Health and Human Services meeting

Marinette County Health and Human Services Director Robin Elsner, left, announced his retirement at Wednesday’s board meeting. He plans to retire next month. At right is Public Health Officer Molly Bonjean.

EagleHerald Editor

MARINETTE—Marinette County is averaging about 30 new COVID-19 cases per day, with a spike of 60 cases one day last week.

Molly Bonjean, the county’s public health officer, presented those statistics Wednesday to the Health and Human Services Board.

“Wisconsin and Marinette County remain in the critically high case activity level,” Bonjean told the board.

According to the Wisconsin Department of Health Services, Marinette County had 3,230 positive tests through Wednesday. That’s an increase of about 1,000 from early November and about 2,000 from early October.

The county has 14,767 negative tests and 36 deaths through Wednesay.

Marinette County is averaging 7,890 positive tests per 100,000 people and just under 88 deaths per 100,000 people. That’s a fatality rate of 1.1%, according to the DHS.

Bonjean said the hospitalization situation has improved in northeast Wisconsin. She said bed use is at 82% and intensive care unit bed use is at 85%. About 25% of available ventilators are in use, she said.

Bonjean praised county workers who are doing contact tracing, stating that they rarely need help from state contact tracers.

“So that’s encouraging,” she said.

Supervisor Tom Mailand asked if the increase in positive tests is because of more testing.

Bonjean said she has not heard of an increase in testing, adding, “It certainly could be a factor, but I think there are a lot of factors that go into it.”

Bonjean reported that the DHS is implementing revised quarantine options approved by the Centers for Disease Control.

The options for those with close contact to someone who tests positive are:

Æ Quarantine for the full 14 days after the time of exposure. “This remains the safest strategy for preventing the spread of COVID,” Bonjean said.

Æ Quarantine for 10 days for people who remain asymptomatic. They still must self-monitor their symptoms through day 14.

Æ Quarantine for seven days for people who are asymptomatic using a test-based strategy. Individuals may be released from quarantine after seven days if a FDA authorized diagnostic test is collected within the 48 hours prior to the proposed end of quarantine. Bonjean said, for example, a person can quarantine through day 7, and be released on day 8, but they have to get a negative test on day 6 or 7. They also must remain asymptomatic and monitor symptoms for full 14 days.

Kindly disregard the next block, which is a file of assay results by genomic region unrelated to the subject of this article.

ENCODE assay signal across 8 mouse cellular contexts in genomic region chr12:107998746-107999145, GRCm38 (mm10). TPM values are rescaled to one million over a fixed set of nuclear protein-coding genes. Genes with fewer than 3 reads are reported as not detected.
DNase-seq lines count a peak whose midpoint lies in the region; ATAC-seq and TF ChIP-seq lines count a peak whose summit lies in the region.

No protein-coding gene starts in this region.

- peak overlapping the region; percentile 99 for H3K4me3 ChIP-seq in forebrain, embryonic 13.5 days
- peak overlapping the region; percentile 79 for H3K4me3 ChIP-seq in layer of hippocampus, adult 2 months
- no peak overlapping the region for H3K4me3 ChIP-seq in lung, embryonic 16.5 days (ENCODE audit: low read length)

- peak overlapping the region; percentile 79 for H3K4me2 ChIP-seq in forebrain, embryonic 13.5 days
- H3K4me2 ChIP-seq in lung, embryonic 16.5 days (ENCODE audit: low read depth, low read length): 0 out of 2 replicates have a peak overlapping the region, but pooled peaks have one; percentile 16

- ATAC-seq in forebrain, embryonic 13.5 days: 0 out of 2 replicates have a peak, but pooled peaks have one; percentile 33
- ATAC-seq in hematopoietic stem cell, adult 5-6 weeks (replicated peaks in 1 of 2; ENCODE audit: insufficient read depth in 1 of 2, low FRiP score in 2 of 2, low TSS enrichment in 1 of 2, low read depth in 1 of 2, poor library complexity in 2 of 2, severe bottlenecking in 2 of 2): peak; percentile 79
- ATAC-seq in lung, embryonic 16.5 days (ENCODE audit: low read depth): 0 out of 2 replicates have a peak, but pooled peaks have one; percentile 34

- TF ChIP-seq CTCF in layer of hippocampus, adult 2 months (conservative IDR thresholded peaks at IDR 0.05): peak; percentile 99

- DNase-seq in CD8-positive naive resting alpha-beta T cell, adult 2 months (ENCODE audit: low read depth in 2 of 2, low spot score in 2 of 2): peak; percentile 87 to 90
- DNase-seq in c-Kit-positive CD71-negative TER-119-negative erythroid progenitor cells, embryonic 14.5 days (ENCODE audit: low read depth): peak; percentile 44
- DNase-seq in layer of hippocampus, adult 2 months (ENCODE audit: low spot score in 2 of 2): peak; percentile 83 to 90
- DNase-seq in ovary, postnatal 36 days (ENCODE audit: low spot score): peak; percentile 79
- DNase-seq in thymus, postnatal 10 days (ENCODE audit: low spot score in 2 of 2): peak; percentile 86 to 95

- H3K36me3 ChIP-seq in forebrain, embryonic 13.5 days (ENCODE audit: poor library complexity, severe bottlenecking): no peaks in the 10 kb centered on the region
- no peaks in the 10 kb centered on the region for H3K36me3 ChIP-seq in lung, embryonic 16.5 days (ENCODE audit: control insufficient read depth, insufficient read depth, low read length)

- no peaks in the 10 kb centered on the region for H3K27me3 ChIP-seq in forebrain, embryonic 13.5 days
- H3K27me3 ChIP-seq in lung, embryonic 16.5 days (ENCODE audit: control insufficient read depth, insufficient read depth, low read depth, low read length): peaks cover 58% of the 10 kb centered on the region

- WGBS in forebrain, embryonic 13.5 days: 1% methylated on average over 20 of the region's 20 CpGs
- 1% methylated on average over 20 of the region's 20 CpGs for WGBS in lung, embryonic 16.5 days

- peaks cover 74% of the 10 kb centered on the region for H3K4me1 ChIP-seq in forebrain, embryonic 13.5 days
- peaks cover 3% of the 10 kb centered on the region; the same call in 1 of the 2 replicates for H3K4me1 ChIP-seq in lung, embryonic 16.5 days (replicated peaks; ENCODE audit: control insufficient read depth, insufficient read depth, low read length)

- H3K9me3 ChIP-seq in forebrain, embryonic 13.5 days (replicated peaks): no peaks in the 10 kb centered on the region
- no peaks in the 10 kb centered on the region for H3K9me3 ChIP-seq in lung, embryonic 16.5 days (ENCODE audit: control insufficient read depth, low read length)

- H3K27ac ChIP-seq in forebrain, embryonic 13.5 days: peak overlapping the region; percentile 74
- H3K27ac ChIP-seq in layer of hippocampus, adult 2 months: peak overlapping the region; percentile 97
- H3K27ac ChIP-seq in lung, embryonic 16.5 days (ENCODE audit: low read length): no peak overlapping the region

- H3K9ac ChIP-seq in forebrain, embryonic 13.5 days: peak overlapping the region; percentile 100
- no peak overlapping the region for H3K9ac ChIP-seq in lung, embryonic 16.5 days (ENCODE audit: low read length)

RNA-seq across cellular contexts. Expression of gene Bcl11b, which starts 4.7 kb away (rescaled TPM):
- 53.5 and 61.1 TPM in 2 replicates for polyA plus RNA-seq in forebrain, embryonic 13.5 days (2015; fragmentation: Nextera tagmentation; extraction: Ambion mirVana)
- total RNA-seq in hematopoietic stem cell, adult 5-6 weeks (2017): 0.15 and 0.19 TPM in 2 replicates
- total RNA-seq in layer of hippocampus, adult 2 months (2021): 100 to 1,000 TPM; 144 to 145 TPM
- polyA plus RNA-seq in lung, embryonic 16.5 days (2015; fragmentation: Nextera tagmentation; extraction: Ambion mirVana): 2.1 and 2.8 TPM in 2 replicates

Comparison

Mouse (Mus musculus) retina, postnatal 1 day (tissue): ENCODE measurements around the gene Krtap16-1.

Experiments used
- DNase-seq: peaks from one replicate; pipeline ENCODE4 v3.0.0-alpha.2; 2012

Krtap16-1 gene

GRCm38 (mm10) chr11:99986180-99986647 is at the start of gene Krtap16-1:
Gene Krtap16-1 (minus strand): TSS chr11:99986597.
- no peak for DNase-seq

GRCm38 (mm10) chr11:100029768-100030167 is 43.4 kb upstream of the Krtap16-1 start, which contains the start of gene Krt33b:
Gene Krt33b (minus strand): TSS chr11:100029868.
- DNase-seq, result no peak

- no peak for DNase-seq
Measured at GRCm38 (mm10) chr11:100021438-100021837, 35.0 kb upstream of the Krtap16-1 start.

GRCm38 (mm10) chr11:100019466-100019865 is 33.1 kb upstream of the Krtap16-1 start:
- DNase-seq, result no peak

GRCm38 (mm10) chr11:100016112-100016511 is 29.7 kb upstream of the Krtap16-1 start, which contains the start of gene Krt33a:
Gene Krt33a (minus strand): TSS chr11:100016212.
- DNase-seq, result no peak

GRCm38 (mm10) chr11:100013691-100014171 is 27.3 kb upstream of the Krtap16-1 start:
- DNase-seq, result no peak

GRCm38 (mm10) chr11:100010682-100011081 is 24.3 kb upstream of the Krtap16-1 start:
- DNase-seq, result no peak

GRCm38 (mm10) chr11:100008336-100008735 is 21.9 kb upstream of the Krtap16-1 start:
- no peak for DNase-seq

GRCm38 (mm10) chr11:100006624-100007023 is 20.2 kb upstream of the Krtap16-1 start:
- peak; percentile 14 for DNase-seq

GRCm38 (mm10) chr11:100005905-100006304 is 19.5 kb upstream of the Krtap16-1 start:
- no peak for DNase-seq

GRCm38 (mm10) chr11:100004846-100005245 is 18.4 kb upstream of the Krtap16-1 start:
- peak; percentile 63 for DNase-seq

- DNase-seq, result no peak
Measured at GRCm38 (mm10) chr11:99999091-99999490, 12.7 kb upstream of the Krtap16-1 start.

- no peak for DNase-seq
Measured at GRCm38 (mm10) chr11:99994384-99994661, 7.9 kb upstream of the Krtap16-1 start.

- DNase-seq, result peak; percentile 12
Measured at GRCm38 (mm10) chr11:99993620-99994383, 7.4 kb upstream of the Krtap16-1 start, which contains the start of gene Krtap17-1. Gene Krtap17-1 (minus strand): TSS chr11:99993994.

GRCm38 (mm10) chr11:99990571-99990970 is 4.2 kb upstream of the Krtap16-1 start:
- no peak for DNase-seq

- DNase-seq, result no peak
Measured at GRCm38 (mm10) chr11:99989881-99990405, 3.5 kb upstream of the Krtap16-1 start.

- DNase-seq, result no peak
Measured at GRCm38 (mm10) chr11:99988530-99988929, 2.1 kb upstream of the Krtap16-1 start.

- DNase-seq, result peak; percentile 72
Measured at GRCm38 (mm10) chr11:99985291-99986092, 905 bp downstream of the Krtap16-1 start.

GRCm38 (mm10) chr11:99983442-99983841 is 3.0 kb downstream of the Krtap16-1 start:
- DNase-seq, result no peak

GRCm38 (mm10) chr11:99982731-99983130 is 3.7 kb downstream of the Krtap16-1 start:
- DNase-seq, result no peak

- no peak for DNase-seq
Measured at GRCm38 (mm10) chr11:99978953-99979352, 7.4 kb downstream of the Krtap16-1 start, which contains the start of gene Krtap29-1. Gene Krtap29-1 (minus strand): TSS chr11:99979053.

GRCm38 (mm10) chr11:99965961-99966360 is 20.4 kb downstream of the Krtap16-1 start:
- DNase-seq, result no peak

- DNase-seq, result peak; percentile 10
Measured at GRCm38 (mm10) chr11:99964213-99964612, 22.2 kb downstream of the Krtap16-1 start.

Bonjean said for all people in quarantine, if symptoms develop at any time, they must self-isolate and contact local health authorities or their health care provider. They also must adhere to mask regulations, social distancing and avoiding large gatherings.

Contact tracing information and other COVID-related material can be found on the main page of the Marinette County website.

Supervisor Mike Behnke asked if a person goes into a large store, like Walmart, how are they supposed to know whom they have been in contact with.

Bonjean explained that large stores like Walmart normally aren’t a concern because people are usually not within six feet of someone for 15 minutes or longer.

“Unless you bump into a buddy and you’re standing there talking in an aisle for a bit, most people are coming and going (past each other) in less than 15 minutes,” she said.

Bonjean said the contract tracers are doing their best.

“If they are able to give us any more information, details, we can try to investigate certain situations,” she said. “It’s not 100% fool-proof, but it’s the best we have and what we are doing is within the (DHS). It’s the best we can do given the situation.”

Bonjean explained that the general recommendation is for citizens to keep tab of their own symptoms.

“The second we become {span style=”text-decoration: underline;”}symptomatic{/span}, we should self-isolate, we should call our primary care provider and see if we need to be tested,” she said. “It’s everyone doing their part.”

Responding to a question about co-workers testing positive, Bonjean said that HIPPA laws make things a bit tricky and it’s up to employers how they choose to notify their employees if a co-worker or customer have tested positive.

She added that discrimination has become an issue with COVID-19.

“We have seen all across the state and the U.S., there have been a significant amount of discrimination that goes on when folks have been diagnosed with COVID,” she said. “There have been some real safety concerns, too. … There have been threats to people testing positive for COVID.”

Behnke said it’s unfortunate that some people are feeling ashamed of getting COVID. “It’s not a dirty virus and that’s the thing we can’t get through peoples’ heads,” he said.